The Power of Social in Social Media

The Power of Social in Social Media

By: Guest
June 15, 2012

The power of social in social mediaAuthor’s note: Shelly was so kind as to ask me to share a bit more of my story after seeing the video of my presentation at #140Montreal last month. So, well, here ’tis.

Once upon a time, I expected to spend my life as an ink-stained wretch, hopefully with a Pulitzer (or two) under my belt after a career as a foreign correspondent or the editor of a metropolitan newspaper.

In fact, in high school I once feared I was depending too much on life in newspapers and tried to force myself to come up with even just one other career I might pursue when I grew up. Whenever that would be.

I came up with nothing, so I suppose it was fortunate that I managed to snag some decent internships while in college and a job at The Miami Herald after graduating (especially considering it was 1991 and we were in the midst of another recession).

So it’s probably no surprise that no matter how ridiculous, depressing and bleak things got in the news business, I still couldn’t — OK, wouldn’t — see a way out.

I started doing social media to help drive pageviews to blogs on my newspaper’s website. Digg, StumbleUpon, MyBlogLog, BlogCatalog, Cre8buzz – I tried them all. Made widgets on WidgetBox, set up our paper’s first CoverItLive account. If I saw a button or link or widget on someone else’s site, I checked it out.

Along the way, I made a lot of friends. In most cases, I knew nothing more than their Digg username or the handle they used to comment on blogs. But we helped each other. Some, like Louie Baur and Patrick Parise I talked to regularly on the phone.

All the while, things got worse at the newspaper and on Dec. 2, 2008, my boss and the executive editor came to our office to deliver the news of who’d be laid off. When they called me into the conference room, I knew it was either to tell me which of my staffers would lose their jobs or to deliver the bad news to me.

Our office lost three people that day: Me, a business reporter and a sports reporter. Though it wasn’t really a surprise, it was still a bit of a shock. No matter how prepared you are for such an eventuality, you can never truly be prepared.

On my drive home, I got in touch with one social media friend to ask him to let folks know why I wasn’t going to be around or reachable much for the next few days. By the time I arrived home (it was a 45-minute drive), I had received a text from that friend telling me a mutual acquaintance of ours might have a lead on some social media work for me.

I got emails that night from other friends offering me moral support, connections with editors I might freelance for and other assistance. In several cases, I didn’t even know these people’s real names – maybe a first name, but in some cases not even that. I knew them by their online handles. What was really cool? It didn’t matter – they just wanted to help.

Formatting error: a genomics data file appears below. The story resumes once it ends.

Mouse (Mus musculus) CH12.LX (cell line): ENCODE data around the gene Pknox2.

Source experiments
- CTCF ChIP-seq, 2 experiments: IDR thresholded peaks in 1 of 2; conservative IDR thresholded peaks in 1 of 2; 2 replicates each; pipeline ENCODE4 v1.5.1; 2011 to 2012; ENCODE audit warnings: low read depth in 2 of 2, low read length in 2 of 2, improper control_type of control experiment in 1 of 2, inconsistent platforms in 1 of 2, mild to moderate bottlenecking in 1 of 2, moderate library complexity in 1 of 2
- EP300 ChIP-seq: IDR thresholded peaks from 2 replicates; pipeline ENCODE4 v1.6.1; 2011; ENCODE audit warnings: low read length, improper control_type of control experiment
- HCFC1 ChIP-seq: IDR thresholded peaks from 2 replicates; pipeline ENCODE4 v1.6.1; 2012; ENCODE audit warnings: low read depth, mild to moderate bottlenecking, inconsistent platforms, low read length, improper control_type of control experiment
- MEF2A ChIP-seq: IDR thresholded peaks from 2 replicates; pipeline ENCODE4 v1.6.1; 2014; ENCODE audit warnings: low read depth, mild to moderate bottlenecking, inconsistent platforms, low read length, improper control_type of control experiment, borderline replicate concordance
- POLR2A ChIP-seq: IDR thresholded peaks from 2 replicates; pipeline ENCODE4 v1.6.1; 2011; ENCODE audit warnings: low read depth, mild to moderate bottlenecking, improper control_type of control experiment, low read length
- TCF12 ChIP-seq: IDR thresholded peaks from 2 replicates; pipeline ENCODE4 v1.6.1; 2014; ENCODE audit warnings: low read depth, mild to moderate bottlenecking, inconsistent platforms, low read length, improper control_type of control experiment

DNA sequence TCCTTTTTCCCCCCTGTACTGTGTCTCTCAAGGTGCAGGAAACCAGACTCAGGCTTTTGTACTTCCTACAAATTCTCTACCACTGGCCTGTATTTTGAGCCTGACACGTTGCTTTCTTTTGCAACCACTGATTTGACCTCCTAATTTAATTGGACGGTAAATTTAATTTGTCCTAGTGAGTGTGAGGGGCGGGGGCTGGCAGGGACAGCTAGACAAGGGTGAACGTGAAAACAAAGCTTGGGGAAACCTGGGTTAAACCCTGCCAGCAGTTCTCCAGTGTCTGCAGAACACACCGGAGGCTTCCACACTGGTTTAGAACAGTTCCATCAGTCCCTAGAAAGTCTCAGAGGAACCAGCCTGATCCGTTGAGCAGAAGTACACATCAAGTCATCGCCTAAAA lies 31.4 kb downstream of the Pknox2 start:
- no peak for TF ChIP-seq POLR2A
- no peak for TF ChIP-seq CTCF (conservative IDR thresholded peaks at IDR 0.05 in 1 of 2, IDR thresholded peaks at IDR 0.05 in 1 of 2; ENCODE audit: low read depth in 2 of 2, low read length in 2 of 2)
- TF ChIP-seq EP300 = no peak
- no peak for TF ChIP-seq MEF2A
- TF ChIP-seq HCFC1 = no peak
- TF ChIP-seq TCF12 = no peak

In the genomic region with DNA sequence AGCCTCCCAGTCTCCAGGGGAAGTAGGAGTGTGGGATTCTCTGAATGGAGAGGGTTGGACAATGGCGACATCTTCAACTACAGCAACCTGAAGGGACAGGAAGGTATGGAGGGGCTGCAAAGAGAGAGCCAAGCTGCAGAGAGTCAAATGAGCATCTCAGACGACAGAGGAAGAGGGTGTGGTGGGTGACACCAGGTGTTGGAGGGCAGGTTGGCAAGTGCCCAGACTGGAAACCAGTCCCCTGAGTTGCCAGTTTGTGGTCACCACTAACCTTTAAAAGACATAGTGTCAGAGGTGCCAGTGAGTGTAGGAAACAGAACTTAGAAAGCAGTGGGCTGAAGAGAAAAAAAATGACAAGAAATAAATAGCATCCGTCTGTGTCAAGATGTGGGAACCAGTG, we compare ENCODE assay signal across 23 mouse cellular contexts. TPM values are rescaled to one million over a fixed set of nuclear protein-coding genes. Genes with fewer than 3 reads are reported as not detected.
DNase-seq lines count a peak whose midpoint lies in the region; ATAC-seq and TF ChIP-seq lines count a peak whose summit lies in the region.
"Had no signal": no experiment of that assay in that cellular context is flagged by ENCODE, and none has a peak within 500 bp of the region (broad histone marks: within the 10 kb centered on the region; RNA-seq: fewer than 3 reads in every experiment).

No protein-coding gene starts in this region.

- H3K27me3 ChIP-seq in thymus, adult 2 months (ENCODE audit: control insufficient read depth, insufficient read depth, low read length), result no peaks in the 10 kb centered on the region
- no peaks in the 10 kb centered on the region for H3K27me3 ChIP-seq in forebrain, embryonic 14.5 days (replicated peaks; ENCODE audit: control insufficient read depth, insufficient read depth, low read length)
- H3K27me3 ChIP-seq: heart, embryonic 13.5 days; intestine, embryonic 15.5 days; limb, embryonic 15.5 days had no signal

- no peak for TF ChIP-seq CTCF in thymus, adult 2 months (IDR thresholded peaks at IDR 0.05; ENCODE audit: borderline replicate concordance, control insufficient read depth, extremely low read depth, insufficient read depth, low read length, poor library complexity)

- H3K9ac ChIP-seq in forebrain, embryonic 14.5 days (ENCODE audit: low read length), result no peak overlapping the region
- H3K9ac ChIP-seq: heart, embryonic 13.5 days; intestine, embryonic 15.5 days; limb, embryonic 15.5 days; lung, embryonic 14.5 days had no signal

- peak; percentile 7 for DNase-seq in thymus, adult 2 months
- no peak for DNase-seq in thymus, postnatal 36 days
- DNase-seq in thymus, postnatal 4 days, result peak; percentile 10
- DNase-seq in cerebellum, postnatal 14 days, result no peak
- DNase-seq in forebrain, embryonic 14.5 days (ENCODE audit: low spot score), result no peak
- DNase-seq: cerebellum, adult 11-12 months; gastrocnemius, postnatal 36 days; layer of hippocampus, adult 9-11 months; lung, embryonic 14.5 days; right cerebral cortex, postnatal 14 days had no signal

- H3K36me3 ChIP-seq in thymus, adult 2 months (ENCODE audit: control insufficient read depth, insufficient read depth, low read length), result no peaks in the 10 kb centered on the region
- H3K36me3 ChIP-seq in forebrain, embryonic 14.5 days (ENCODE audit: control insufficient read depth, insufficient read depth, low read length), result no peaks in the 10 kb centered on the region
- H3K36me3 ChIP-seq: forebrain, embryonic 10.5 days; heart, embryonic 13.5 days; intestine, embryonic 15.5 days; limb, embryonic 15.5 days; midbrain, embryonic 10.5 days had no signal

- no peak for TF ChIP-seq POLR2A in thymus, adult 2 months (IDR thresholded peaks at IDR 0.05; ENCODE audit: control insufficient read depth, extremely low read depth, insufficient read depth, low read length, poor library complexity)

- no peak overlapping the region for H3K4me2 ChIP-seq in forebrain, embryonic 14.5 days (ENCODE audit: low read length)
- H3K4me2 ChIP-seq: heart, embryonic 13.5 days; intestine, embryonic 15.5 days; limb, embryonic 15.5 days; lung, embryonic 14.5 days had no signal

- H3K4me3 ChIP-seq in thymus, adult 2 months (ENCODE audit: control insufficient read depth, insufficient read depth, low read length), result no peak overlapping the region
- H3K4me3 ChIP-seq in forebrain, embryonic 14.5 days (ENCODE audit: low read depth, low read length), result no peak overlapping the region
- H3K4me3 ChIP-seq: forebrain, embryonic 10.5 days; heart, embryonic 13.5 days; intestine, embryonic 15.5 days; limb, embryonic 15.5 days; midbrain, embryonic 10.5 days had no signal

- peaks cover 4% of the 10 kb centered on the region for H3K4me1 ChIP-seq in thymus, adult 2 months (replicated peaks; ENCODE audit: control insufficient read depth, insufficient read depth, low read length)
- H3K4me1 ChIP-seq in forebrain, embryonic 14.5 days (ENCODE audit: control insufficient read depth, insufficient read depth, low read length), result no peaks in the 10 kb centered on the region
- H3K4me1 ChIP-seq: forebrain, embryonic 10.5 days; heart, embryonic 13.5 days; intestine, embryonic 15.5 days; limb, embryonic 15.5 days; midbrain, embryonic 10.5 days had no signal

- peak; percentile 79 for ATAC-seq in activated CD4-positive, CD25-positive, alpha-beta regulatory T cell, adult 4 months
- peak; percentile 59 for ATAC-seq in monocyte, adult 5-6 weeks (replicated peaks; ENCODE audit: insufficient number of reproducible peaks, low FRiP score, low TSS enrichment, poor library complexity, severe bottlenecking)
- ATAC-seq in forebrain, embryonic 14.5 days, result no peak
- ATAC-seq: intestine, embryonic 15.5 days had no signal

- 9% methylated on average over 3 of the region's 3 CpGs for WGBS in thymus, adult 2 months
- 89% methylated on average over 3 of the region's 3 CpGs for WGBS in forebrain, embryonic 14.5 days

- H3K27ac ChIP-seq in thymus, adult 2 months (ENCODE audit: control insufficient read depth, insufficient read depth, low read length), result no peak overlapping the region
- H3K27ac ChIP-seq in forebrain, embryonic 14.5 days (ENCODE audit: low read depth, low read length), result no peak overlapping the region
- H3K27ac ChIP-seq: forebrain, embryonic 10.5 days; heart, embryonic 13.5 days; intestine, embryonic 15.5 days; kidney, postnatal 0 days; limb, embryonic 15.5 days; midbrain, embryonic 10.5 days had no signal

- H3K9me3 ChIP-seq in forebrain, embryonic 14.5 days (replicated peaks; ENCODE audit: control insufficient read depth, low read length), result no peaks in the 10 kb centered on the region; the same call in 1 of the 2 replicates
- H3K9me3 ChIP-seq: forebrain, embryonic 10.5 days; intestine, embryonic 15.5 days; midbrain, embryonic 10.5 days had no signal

I’ve never been so humbled as I was in those first couple of weeks after being laid off. I realized there was this huge community of people out there who were just filled with awesome. People I’d never have known if it hadn’t been for social media.

There’s a lot of talk about how our online lives are making us more reclusive and less connected to others.

I wholeheartedly disagree. The Internet and social media are making the world smaller than ever.

When I went to London last month, I spent the first couple of days with friends who live in the U.K. As we sat in my hotel lobby having a drink after dinner, I felt a deep sense of comfort, as if I were seeing old, dear friends after, perhaps, a long period of time – not seeing them for the first time ever.

And I say seeing them for the first time, not meeting them for the first time, because we’d met online a long time ago.

Here’s the video from my presentation at the 140Conference if you’d like to see it.

Amy Vernon is an independent consultant who works with companies of all sizes on their digital, social media and viral strategies. She’s an inaugural inductee of the New Jersey Social Media Hall of Fame and top female submitter of all time on the social news site Her background includes nearly 20 years as a professional daily newspaper journalist at The Miami Herald and other papers, and she has written for, Network World, and The Next Web. You can find her blog here and stalk her on Twitter @AmyVernon.

Photo by Hot Rod Homepage via Creative Commons

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  • Amy, That’s a great story about the ‘power’ of social media connections on real life experiences.  Many of us have similar stories of how social media ‘friends’ have become ‘in real life’ business associates.  We can debate all day whether meeting online is ‘in real life’ or not, but the sake of argument, let’s say it’s not!  It was great meeting you IRL at 140MTL.  Your talk was excellent and I can see why you have developed the meaningful relationships you have both online and off! Thanks for sharing~~